A common theme found in the proposals supported by Professor Fine, the non – profit group CREW and the SCERT bill is that there be an independent panel to review the ethical scenarios faced by the justices. The proposals may differ in the details but it is the composition of panels and staffing by non – sitting Justices that make these proposals stand out. This is important because what the proposals are trying to do is eliminate the Justices from policing their own conduct and determining for themselves whether their course of conduct is ethically proper or not. Under the proposal supported by Professor Fine, the Justices would be subject to a review from an inspector general like office. Under the proposal supported by CREW, it would not be a permanent investigatory office but a panel of retired judges convened by the Chief Justice (or another non – Justice official to ensure another layer of neutrality). And under the SCERT Act, the bill proposes that a rotating panel of chief judges from the federal appeals court be convened to review ethical complaints. These proposals are similar on one major point  – that an independent office or panel made up of non – Justices should review complaints in order to enforce a code of professional responsibility on the high court. Until individual Justices are removed from policing themselves, any ethical codes or standards will be meaningless.

All of these proposals also offer different standards and obligations and even if neither of the proposals were adopted it would still be good sense to pick bits and pieces of the best aspects of each and try to include them in a final version. The proposal of a permanent investigative office similar to an inspector general’s office is one that needs to be seriously considered and one that could help restore the reputation of the high court. By having a permanent office, the public would be assured that there would always been an office ready to go at a moment’s notice to investigate ethical complaints instead of waiting for a panel to be convened which could be delayed by weeks or months. The report requirements of the SCERT Act could also be implemented as the statutory obligation to write a report on why they accepted a gift or why they did or did not recuse themselves from a case would force a Justice to put their thinking officially down on paper and let the public know their legal rationales for why they took the action they did. The Supreme Court may be hesitant to adopt these proposals but even if they resist, these proposals can be implemented by Congressional action. Congress is empowered by the Constitution to determine what cases the Court may hear and the number of Justices that sit on the high court so there is no question that Congress can also impose additional requirements such as an ethical code. While the SCERT bill so far is the only proposal that has come from Congress, adding the other proposals supported by Professor Fine and the non – profit group CREW to a Congressional bill would be a way for Congress to make those proposals mandatory should Congress find a way to get it approved by both legislative houses.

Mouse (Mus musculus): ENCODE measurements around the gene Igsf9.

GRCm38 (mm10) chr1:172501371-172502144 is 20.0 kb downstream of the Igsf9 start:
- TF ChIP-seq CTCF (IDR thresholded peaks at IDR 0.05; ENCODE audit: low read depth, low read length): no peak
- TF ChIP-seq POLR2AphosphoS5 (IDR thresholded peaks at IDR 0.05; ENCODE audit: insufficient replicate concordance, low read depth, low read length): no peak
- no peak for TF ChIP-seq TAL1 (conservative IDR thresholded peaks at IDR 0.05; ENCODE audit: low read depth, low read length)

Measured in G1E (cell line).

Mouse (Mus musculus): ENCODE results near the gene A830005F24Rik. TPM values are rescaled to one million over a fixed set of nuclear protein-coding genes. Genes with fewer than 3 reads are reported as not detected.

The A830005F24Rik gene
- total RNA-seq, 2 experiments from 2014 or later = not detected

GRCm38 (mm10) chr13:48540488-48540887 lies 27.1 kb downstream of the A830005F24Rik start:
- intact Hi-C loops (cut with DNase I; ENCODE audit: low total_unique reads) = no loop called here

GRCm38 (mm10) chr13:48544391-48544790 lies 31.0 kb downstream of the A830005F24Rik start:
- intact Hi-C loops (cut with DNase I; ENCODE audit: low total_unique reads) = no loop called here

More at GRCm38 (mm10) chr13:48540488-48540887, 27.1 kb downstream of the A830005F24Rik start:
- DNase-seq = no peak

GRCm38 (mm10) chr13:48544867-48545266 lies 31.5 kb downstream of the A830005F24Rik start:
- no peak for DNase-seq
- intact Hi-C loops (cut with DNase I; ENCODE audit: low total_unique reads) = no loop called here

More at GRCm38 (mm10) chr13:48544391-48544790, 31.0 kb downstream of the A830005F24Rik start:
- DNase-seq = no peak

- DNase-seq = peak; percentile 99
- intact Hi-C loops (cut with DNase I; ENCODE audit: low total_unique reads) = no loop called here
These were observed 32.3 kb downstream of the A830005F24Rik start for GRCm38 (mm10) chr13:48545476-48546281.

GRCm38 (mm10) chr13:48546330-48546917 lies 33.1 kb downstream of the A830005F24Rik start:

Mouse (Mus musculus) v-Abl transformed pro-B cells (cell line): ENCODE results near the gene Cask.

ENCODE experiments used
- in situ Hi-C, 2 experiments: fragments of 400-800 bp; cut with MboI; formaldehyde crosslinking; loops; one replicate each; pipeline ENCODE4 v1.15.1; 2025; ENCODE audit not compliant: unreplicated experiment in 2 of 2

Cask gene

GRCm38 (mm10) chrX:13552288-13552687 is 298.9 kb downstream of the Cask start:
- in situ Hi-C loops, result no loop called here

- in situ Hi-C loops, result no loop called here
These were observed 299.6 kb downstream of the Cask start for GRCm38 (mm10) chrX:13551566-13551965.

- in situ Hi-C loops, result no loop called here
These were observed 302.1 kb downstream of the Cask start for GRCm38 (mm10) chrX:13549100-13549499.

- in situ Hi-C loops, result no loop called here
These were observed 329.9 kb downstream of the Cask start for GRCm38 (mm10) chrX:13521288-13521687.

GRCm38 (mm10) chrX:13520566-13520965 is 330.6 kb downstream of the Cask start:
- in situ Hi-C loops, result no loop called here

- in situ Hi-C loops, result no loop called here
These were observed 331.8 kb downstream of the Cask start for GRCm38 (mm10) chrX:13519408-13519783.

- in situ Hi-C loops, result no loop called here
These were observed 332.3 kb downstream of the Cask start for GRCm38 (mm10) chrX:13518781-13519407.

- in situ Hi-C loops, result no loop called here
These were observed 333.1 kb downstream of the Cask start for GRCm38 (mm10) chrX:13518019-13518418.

Regardless of what a final ethical code with enforcement mechanisms would look like, there are numerous proposals floating around out there and enough options for a full and robust enforcement mechanism to be pieced together and grafted on to the new code adopted by the Supreme Court. LEARN MORE

Engagement Resources:

This brief was compiled by Rod Maggay. If you have comments or want to add the name of your organization to this brief, please contact rodwood@email.com.